In his blog post, Chairman Pai said, “Among other problems with this so-called rate floor, it forced many rural customers to pay higher rates than some of their urban counterparts, without any corresponding federal benefit. This policy disproportionately hurts seniors and low-income households that can least afford to pay inflated bills. I've spoken for years against the rate floor, pointing out that it perversely raises rates on consumers who tend to have lower incomes. For years, we've kicked the can down the road with piecemeal delays in the rate floor. Now, if we don't take action soon, many rural Americans' rates will go up by almost 50% in July. In three weeks, we'll vote on squashing the can and ending this counterproductive regulation once and for all. A diverse coalition of organizations, ranging from AARP to the National Tribal Telecommunications Association, supports eliminating the rate floor, and I hope that the Commission will vote in April to get rid of it.”
The Chairman also plans to seek a vote to grant some aspects of a petition that the U.S. Telecom Association filed last year. In his blog post today, Chairman Pai said that the draft order he is circulating would “forbear from the burdensome rule that smaller, rural incumbent carriers offer long-distance telephone service through a separate affiliate. The order would also relieve incumbent carriers from the obligation to submit unnecessary reports about their legacy ‘special access’ services and from a duplicative statutory provision regarding access to telephone poles. Without this regulatory overhang and the compliance burden that goes along with it, carriers can instead focus their resources on delivering next-generation services — in other words, the ‘Next Big Thing’ — to American consumers.”
Chairman Pai said in his blog post that the FCC would “resolve the rest of [the USTelecom forbearance] petition at a later date.”
Section 10 of the 1996 Telecommunications Act, which granted the FCC forbearance authority, states that if the FCC does not act on a petition for forbearance within one year, it will be deemed granted. The Commission can grant itself one three-month extension for consideration before the deemed-granted provision would take effect. In an order in WC docket 18-141, the FCC’s Wireline Competition Bureau recently granted the three-month extension, until Aug. 2, of the deemed-granted date for the USTelecom petition (TR Daily, Feb. 14).
In provisions of the petition not mentioned by Chairman Pai, USTelecom had sought nationwide forbearance from the unbundling and resale mandates in section 251(c) of the 1996 Act and associated obligations in sections 251 and 252; provisions governing the relationships of Bell operating companies and their affiliates in section 271(e)(1); and the mandates for Bell operating companies to provide nondiscriminatory access to poles, ducts, conduits, and rights-of-way in section 271(c)(2)(B)(iii) (TR Daily, May 4, 2018).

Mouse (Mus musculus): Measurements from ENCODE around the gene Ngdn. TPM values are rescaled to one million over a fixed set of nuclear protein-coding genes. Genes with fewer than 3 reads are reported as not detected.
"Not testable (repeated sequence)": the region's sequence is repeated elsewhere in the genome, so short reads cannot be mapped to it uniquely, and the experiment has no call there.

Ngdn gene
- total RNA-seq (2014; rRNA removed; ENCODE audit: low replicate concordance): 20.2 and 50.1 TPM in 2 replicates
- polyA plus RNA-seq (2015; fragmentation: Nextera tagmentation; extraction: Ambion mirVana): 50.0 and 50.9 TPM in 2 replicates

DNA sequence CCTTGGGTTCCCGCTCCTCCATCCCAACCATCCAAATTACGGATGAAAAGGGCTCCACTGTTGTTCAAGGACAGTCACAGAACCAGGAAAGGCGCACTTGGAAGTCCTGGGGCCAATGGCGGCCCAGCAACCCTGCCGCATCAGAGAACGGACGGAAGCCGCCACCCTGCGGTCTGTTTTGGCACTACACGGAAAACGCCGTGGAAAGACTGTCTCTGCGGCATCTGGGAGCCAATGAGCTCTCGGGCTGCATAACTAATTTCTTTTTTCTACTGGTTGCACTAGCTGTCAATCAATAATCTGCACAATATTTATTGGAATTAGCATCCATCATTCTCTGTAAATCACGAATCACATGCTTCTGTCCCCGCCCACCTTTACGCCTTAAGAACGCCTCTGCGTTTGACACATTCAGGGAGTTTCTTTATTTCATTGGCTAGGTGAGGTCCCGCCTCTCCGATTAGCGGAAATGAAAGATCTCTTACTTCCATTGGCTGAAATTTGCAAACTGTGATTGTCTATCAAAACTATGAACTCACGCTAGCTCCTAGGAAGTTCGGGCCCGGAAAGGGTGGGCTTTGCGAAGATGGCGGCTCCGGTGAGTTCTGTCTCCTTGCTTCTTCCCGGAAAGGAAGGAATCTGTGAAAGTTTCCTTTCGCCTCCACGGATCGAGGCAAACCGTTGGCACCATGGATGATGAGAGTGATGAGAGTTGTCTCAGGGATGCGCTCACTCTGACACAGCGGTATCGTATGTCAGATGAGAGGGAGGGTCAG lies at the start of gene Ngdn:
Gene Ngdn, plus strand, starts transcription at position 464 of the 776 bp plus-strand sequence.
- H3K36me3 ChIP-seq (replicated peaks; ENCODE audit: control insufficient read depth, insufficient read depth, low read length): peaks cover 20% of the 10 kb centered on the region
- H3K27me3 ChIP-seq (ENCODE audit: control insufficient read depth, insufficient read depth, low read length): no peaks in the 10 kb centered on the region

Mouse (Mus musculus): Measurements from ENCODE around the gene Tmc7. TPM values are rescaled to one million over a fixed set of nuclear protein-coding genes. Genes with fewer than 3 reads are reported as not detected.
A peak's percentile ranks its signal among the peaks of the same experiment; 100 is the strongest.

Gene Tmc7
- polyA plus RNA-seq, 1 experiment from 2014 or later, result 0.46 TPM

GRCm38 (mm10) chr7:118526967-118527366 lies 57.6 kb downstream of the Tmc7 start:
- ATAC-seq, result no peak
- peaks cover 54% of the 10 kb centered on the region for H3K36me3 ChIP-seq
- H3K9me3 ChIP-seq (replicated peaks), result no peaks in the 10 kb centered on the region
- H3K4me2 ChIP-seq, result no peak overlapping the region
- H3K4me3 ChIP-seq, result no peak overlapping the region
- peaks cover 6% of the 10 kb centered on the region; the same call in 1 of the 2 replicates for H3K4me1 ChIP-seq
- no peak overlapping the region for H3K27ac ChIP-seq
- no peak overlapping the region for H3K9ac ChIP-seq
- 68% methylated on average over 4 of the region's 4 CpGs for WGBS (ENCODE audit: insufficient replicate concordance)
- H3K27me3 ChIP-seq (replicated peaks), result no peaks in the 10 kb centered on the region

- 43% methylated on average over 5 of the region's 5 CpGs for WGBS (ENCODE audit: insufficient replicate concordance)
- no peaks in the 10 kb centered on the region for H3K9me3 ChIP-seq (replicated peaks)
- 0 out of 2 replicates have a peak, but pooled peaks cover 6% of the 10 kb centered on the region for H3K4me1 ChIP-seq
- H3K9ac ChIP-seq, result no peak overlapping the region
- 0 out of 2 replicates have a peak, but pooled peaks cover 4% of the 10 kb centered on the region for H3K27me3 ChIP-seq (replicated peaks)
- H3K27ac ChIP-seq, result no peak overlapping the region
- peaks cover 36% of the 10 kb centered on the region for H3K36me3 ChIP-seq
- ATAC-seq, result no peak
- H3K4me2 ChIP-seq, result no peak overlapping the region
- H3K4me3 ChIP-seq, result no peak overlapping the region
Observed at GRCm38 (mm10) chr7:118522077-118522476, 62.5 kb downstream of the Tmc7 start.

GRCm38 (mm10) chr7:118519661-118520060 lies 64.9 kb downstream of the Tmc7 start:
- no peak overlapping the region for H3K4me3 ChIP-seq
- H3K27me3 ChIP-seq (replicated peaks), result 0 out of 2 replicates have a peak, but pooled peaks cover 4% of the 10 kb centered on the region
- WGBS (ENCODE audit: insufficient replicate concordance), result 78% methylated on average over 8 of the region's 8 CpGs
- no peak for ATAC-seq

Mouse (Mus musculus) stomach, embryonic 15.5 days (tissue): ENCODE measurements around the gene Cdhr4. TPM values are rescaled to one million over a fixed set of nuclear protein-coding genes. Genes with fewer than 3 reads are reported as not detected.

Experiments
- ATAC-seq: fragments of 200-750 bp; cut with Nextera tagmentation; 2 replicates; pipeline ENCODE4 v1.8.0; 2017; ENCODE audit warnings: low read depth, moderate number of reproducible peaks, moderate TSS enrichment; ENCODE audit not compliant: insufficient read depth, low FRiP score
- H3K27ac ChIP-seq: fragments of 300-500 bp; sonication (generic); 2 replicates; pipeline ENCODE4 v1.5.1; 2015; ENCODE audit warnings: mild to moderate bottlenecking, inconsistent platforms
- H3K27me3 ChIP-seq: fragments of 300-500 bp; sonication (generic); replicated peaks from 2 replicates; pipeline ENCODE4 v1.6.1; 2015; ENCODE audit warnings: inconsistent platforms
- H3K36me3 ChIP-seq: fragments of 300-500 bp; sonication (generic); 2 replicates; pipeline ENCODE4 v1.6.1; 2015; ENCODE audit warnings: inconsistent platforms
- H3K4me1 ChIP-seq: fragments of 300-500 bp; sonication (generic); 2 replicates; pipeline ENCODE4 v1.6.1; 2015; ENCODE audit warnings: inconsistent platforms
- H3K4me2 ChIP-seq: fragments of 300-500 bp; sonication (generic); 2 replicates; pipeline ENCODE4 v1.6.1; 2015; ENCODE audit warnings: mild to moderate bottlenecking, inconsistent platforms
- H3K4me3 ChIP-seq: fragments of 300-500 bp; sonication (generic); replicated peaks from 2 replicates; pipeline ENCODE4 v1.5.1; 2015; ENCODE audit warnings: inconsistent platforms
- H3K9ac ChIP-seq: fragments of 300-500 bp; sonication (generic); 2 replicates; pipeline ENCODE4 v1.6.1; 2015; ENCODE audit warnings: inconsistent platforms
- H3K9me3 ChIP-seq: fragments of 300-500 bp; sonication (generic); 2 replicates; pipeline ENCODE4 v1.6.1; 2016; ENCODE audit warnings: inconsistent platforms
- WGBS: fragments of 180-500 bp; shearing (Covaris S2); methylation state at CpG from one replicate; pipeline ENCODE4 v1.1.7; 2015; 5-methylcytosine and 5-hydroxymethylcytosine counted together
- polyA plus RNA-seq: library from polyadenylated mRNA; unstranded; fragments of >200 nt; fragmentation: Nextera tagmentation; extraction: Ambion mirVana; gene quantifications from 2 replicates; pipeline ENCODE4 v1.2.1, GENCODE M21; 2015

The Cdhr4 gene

As a result of numerous mergers and acquisition over the past 23 years, AT&T, Inc., Verizon Communications, Inc., and CenturyLink, Inc., are the remaining successors to the seven companies that were subject to the Bell-specific provisions of the 1996 Act.
The forbearance authority in section 10 is limited with respect to section 251(c) and section 271. “Except as provided in section 251(f) [which deals with exemptions from incumbent local exchange carrier unbundling, interconnection, and collocation requirements for rural ILECs], the Commission may not forbear from applying the requirements of section 251(c) or 271 under subsection (a) of this section until it determines that those requirements have been fully implemented,” the 1996 Act said.
Finally, Chairman Pai said he would ask his fellow Commissioners to eliminate a requirement for cable TV system operators to maintain paper copies of their channel line-ups in their local offices.
“[I]magine physically going to the offices of your local cable operator to get a current listing of the cable television channels it offers. Obviously, the very notion is ridiculous, which is why it's equally preposterous that the FCC still has rules requiring cable companies to keep such listings in such offices in hardcopy. Recognizing that this information about the channel lineups is now available through other sources, the Commission will be voting to eliminate this requirement. If approved, this would be the 12th order eliminating or updating obsolete rules and processes through the Commission's Modernization of Media Regulation Initiative,” Chairman Pai said.- Paul Kirby, [email protected]; Lynn Stanton, [email protected]